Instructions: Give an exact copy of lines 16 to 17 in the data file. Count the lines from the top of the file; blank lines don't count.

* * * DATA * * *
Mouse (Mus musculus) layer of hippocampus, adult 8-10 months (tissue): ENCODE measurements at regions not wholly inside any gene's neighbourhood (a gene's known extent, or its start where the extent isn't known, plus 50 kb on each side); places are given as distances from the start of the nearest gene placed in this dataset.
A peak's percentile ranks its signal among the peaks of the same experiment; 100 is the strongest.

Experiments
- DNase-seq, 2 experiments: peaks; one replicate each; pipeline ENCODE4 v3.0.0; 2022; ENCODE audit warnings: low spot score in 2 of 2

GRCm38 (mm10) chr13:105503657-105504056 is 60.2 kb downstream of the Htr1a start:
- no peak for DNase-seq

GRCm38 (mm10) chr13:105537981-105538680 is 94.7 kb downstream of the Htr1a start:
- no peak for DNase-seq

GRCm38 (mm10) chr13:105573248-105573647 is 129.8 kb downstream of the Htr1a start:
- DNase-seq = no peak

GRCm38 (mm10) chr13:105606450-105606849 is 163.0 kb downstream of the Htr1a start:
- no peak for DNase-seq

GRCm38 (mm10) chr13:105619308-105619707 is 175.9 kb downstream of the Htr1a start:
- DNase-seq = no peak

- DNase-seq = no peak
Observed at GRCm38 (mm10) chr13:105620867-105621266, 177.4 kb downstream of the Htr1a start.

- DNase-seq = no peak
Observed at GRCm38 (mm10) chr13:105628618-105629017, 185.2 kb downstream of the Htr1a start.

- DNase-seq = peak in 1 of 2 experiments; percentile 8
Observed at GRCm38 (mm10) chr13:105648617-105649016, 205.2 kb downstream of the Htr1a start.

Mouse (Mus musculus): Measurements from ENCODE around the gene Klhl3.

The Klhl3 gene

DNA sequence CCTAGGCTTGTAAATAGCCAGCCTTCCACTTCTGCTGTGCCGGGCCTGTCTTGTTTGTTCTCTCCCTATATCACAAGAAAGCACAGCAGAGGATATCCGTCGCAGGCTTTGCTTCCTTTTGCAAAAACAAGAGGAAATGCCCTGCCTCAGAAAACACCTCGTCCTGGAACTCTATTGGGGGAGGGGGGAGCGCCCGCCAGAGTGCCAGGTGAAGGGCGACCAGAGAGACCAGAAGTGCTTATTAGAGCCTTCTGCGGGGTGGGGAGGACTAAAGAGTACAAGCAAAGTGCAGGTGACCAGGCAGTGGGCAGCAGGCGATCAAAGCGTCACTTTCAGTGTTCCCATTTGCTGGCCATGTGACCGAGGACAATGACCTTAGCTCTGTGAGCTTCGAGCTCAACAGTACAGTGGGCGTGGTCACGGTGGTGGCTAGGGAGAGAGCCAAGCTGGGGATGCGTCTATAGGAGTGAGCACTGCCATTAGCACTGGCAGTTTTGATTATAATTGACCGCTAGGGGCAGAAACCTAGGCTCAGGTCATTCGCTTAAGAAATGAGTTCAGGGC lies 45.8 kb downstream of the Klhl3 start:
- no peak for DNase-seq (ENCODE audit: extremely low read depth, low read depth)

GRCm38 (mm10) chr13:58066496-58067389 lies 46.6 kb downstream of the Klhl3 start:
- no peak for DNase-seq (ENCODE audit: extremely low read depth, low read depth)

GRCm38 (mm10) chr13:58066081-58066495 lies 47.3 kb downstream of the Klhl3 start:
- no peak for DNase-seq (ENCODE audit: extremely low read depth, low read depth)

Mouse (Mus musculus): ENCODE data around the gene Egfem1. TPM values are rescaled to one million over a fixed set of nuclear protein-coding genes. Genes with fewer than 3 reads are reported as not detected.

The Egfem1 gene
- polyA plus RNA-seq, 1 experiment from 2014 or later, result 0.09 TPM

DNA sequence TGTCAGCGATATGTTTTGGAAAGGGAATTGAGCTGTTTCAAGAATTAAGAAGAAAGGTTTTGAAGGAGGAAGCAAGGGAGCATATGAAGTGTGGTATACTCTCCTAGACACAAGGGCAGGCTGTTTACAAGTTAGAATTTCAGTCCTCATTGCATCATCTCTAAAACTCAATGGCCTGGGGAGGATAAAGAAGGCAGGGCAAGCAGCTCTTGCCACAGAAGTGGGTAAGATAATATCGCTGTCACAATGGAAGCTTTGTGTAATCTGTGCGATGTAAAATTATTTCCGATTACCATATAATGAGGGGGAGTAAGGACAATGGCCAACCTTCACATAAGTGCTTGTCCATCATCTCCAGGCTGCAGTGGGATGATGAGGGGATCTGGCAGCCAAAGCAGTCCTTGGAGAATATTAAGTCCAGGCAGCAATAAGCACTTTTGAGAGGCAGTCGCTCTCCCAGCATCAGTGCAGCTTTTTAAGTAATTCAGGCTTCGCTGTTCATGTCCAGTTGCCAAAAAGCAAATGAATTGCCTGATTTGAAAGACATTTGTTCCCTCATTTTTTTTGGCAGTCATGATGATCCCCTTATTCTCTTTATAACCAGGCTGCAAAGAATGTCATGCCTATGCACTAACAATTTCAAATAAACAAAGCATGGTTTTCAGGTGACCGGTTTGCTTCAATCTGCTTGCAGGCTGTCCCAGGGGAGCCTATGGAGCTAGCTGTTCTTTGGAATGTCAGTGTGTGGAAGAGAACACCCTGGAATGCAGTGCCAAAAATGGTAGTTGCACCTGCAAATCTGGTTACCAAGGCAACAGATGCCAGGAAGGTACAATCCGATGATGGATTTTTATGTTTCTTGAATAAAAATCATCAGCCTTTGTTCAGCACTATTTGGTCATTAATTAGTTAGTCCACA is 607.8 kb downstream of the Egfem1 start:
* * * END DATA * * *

Observed at GRCm38 (mm10) chr13:105620867-105621266, 177.4 kb downstream of the Htr1a start.

- DNase-seq = no peak